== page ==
Login to Raspberry Pi Using SSH

  1. SSH Remote Access Basics and Raspberry Pi OS
  2. Log in to Raspberry Pi via SSH Using Password
  3. Use GUI Applications via SSH on Raspberry Pi

This article will introduce several methods of how you can log in to Raspberry Pi using SSH.

SSH Remote Access Basics and Raspberry Pi OS

SSH (Secure SHell) is a network protocol that provides secure remote access to another host. Even though we will refer to SSH as software or a tool, it’s important to denote that the term is used as a generic name for the protocol.

In contrast, the actual software used on the given operating system is formally referred to as the implementation of the SSH protocol. Generally, there are multiple implementations of SSH protocol and corresponding utilities that can be installed on the given operating system.

The most commonly used free implementation is the OpenSSH package, and it’s usually part of almost every Linux distribution, including the Raspberry Pi OS.

SSH acts as client-server architecture software, so you’d need to have client packages installed on the system from where you can access Raspberry Pi. On the other hand, Raspberry Pi needs to be running the SSH server, which is installed by default, but you may need to enable it manually.

You can still check if your Raspberry Pi has the SSH installed with the following command, which prints the version of the software package:

ssh -V

If the previous command does not print the valid response starting with the string - OpenSSH_, you must install the needed packages using the next command.

sudo apt install openssh-server

Next, you need to enable the SSH server as it’s usually disabled by default Raspberry Pi OS configuration. The following command will enable the SSH daemon, which is the program that lets you log in:

sudo systemctl start ssh.service && sudo systemctl enable ssh.service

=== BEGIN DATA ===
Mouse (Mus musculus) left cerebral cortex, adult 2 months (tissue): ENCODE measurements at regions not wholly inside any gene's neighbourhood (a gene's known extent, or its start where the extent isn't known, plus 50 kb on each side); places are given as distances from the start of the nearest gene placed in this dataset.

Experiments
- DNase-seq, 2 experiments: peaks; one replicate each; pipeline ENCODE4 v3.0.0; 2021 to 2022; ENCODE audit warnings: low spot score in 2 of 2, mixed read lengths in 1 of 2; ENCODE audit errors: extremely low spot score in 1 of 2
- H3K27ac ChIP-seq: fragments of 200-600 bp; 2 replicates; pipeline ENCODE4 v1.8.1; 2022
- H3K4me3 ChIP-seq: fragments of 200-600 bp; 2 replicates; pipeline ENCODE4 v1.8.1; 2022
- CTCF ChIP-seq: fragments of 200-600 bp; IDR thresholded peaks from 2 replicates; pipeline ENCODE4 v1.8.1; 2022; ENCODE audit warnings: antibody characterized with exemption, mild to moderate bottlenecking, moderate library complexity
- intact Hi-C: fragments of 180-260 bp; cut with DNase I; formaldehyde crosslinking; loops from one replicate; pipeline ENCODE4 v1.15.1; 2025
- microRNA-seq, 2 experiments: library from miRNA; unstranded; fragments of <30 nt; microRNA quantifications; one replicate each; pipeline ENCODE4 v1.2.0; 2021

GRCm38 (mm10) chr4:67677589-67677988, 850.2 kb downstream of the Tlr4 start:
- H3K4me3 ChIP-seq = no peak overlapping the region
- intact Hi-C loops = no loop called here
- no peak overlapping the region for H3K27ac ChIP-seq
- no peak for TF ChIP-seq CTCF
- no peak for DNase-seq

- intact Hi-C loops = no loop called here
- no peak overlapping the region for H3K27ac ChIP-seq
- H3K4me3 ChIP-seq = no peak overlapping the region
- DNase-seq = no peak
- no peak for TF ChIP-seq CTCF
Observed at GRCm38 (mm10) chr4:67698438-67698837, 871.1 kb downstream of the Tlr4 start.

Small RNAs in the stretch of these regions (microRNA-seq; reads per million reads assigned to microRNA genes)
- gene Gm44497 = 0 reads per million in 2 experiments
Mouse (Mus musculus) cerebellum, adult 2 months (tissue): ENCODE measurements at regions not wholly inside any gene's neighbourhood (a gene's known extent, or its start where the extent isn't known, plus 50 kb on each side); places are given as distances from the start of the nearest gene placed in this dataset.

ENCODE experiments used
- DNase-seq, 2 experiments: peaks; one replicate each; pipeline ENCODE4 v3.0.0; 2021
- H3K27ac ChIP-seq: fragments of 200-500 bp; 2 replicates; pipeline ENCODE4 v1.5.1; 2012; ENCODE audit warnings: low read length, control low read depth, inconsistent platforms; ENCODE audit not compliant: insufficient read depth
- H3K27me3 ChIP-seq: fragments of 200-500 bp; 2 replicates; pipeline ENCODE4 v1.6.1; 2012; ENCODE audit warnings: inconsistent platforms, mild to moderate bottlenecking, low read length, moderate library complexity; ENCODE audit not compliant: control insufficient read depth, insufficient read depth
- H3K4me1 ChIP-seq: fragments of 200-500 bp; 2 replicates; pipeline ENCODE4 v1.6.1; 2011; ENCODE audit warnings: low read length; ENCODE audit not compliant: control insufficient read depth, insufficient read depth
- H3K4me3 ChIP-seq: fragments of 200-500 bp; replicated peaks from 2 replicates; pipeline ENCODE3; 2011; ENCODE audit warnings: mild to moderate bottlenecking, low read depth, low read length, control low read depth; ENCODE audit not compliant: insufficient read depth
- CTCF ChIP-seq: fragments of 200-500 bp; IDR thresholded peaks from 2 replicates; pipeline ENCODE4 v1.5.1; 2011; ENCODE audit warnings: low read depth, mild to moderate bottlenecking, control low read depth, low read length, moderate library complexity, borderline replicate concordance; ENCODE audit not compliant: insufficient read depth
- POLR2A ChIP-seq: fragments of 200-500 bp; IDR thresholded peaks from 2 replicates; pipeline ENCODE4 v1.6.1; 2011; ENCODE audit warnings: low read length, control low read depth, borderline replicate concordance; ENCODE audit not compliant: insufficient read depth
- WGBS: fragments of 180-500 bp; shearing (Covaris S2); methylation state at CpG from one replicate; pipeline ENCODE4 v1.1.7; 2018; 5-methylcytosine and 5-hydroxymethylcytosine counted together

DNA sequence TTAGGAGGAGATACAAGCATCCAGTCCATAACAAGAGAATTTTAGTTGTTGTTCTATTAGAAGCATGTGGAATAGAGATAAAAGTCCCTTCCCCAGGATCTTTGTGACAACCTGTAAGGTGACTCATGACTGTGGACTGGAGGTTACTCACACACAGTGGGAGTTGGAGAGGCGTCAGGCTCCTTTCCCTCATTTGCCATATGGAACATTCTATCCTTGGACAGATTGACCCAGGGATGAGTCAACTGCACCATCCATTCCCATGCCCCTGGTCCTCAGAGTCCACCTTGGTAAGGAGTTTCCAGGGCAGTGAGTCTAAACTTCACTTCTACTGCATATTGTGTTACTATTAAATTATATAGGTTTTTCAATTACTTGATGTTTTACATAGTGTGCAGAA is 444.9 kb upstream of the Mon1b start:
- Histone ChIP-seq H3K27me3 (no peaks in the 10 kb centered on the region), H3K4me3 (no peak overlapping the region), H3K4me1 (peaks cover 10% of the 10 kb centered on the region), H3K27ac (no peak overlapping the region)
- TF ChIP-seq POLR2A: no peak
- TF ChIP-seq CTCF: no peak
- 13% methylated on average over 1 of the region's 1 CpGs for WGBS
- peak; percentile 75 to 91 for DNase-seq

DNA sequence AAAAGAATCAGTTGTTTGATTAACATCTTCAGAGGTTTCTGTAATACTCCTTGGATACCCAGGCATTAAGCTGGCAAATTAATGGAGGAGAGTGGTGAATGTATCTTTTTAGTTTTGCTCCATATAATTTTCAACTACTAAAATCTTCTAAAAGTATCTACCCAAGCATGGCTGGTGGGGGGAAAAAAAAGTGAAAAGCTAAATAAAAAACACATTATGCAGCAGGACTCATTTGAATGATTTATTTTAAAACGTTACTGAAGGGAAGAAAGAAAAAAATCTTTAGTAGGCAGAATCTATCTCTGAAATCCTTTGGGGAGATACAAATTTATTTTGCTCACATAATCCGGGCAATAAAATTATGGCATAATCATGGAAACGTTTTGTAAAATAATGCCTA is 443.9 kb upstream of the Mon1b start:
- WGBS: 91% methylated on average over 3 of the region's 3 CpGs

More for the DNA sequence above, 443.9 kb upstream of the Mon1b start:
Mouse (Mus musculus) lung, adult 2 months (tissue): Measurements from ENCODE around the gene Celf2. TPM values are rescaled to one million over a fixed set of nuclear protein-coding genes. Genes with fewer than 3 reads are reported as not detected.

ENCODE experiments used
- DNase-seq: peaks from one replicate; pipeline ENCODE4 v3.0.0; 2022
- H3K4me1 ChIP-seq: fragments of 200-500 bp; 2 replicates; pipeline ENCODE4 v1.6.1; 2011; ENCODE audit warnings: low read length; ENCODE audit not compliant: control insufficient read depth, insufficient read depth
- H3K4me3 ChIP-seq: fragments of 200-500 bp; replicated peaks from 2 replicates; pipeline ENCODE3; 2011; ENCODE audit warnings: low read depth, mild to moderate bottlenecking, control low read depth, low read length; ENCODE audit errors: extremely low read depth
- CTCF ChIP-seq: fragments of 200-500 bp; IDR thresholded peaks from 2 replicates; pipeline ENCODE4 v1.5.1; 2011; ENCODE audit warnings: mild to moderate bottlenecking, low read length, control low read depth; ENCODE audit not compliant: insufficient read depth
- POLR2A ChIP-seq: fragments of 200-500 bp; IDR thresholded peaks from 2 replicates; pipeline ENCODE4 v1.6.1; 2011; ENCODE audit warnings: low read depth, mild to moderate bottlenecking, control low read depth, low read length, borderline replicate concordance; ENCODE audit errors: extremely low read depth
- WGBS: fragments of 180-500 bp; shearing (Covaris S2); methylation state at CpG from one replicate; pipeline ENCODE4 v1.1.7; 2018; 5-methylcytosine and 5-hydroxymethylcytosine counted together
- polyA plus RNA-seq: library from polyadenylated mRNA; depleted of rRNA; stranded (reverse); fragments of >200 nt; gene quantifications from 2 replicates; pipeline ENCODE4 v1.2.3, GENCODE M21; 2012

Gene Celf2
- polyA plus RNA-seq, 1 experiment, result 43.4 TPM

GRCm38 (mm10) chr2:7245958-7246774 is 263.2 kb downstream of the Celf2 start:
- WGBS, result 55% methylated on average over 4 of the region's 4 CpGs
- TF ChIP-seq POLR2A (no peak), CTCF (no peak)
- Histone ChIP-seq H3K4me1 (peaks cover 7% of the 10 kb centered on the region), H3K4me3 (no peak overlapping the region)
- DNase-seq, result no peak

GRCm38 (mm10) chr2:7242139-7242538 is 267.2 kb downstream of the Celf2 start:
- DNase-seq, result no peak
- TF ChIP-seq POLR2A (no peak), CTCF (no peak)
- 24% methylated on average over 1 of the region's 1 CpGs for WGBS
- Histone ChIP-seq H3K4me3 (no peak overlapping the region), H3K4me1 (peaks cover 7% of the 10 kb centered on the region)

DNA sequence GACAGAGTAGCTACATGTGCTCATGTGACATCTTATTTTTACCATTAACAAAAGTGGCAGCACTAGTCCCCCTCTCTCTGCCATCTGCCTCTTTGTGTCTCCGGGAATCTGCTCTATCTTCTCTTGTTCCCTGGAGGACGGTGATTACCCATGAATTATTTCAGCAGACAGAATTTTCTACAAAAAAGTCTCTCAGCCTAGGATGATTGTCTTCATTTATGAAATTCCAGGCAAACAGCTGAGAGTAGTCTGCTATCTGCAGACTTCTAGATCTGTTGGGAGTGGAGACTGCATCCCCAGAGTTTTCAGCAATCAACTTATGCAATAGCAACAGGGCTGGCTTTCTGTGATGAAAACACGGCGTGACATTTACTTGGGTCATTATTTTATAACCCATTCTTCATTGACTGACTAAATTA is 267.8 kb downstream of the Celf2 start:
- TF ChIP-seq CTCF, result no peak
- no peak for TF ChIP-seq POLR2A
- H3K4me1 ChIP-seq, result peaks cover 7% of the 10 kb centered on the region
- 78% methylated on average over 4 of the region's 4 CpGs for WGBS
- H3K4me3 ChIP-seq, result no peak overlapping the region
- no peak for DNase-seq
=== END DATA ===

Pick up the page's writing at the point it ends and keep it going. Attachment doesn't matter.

The previous command automatically enables the SSH daemon to be run on system startup. If you would like to investigate if the SSH service is running at the moment, you can utilize the following command.

sudo systemctl status ssh.service

Log in to Raspberry Pi via SSH Using Password

When connecting to a host using SSH, you need to specify the user assumed to exist in the host system. In this case, we assume that the default pi user exists in the Raspberry Pi OS that we are trying to access. Additionally, we need to know the IP address of the Pi host, which depends on the network it’s located in. You can retrieve the IP address using the following command, but it needs to be executed on the Pi:

ip a

Once we know the username and the IP address (e.g., 192.168.0.11), we can insert them in the SSH command and access the host as shown in the following command. Note, though, that commands in this article will be compatible with Unix-based systems such as Linux or Mac OS.

ssh pi@192.168.0.11

The latter command usually will generate a shell session for the pi user where you can execute commands remotely as needed. Although, when you connect to a given host for the first time, it shows an authenticity verification prompt where you’d need to provide a yes reply to continue. Notice that the latter step is done to save the host identification and prevent man-in-the-middle attack to some degree.

Use GUI Applications via SSH on Raspberry Pi

SSH supports X11 forwarding, allowing graphical interface programs to be displayed on a remote system. Even though the feature seems quite powerful, it has some security implications, which is mentioned in the SSH manual, and better to avoid using it unless you fully understand the behavior.

The following SSH command will enable the X11 forwarding and connect to the host. Note that X11 forwarding must usually be enabled on the server-side(Raspberry Pi), but since the default Pi OS configuration includes it enabled, we skip this step in this guide.

ssh -Y pi@192.168.0.11
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